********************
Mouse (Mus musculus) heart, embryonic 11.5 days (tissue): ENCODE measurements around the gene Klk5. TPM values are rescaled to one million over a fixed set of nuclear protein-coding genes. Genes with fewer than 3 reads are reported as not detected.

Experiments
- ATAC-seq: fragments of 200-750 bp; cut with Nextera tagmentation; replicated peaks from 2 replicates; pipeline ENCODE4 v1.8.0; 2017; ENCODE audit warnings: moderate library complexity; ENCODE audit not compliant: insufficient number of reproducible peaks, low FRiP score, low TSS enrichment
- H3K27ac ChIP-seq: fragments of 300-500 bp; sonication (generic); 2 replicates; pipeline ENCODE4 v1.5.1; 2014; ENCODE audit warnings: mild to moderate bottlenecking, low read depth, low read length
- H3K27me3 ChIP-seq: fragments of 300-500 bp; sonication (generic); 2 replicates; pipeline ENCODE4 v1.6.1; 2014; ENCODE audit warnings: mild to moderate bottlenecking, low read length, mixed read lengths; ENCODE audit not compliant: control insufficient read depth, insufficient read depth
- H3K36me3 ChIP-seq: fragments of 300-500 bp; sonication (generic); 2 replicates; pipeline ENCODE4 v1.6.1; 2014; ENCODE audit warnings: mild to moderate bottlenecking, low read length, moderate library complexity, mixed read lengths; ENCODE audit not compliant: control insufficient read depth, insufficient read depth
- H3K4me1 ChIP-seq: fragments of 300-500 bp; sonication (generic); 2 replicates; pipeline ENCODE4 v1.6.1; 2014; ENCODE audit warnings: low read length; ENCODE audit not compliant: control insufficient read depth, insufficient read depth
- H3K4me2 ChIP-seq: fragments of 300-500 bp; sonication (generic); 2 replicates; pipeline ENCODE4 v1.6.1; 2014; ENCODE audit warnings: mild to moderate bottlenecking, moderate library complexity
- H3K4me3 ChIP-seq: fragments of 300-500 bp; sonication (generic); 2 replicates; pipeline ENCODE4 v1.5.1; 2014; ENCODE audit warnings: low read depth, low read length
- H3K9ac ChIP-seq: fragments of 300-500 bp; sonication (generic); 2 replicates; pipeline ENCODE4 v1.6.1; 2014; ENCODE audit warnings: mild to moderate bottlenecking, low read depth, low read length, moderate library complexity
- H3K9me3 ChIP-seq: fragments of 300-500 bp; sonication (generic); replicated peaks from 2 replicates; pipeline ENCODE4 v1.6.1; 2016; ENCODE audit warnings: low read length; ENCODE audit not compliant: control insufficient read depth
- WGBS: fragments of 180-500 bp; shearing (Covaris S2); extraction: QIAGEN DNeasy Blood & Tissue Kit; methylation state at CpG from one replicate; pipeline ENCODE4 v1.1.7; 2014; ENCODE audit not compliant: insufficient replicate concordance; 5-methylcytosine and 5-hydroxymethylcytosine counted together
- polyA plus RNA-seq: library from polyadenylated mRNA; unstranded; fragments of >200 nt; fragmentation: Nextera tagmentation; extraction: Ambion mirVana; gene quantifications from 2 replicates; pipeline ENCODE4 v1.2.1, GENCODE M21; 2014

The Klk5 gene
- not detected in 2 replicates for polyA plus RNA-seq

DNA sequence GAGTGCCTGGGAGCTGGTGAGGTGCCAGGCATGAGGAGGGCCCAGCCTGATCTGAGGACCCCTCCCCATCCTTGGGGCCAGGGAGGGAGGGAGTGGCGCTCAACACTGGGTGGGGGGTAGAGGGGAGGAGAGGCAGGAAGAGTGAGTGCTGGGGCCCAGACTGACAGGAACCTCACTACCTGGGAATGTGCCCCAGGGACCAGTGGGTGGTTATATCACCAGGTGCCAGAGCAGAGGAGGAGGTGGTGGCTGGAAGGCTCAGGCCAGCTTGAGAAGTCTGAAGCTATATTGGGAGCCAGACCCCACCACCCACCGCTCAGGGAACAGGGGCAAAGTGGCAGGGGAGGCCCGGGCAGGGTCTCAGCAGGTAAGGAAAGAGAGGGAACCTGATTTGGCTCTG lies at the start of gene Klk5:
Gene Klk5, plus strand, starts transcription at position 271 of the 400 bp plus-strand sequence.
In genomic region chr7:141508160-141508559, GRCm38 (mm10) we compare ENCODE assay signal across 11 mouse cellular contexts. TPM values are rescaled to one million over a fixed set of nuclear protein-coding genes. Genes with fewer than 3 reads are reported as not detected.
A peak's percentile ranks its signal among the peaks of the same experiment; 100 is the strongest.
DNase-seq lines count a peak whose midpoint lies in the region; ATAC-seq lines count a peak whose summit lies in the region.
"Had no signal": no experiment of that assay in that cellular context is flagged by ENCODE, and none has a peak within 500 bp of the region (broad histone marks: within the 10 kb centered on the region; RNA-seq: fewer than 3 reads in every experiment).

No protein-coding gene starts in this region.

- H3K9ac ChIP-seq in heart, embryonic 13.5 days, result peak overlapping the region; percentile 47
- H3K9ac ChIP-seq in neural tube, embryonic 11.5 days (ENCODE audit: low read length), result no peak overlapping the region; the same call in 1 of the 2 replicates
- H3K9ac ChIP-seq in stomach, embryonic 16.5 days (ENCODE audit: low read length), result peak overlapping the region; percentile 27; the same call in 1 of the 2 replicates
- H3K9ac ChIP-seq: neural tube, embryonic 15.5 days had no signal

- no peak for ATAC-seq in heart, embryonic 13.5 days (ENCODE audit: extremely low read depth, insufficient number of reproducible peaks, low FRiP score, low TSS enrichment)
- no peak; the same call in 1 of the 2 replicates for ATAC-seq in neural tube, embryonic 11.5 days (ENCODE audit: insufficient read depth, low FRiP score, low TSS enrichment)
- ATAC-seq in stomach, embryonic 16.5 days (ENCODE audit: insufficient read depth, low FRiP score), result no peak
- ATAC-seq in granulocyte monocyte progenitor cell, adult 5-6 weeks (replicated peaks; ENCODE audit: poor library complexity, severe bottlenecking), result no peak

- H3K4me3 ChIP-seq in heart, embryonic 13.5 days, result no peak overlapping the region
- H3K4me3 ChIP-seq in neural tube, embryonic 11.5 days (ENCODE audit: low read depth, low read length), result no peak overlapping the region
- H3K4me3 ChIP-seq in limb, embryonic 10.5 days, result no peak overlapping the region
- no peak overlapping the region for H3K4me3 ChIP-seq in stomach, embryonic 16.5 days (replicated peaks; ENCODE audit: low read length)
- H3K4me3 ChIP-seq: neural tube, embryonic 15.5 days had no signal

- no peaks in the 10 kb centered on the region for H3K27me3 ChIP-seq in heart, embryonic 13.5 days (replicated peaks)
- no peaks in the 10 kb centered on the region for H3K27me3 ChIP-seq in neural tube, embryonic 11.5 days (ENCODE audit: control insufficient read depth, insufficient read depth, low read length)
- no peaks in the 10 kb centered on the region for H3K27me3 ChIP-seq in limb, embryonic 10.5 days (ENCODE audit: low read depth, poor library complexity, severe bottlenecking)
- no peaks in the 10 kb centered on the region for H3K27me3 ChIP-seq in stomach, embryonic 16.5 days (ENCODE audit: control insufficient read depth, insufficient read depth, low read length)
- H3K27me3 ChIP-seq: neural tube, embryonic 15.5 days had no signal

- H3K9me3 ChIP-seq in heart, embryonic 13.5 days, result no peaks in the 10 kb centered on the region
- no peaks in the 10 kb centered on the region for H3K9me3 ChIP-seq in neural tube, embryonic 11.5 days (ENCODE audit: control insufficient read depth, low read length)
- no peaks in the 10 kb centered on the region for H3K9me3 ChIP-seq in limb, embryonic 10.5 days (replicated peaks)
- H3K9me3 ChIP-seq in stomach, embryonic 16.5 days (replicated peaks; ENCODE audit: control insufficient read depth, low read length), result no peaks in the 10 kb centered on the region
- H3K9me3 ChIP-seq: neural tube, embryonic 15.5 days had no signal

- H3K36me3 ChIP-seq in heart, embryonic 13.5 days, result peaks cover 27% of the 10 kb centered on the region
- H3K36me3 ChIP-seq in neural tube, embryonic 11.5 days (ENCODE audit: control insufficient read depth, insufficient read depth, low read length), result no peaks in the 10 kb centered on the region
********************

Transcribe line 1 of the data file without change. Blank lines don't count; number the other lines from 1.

Mouse (Mus musculus) heart, embryonic 11.5 days (tissue): ENCODE measurements around the gene Klk5. TPM values are rescaled to one million over a fixed set of nuclear protein-coding genes. Genes with fewer than 3 reads are reported as not detected.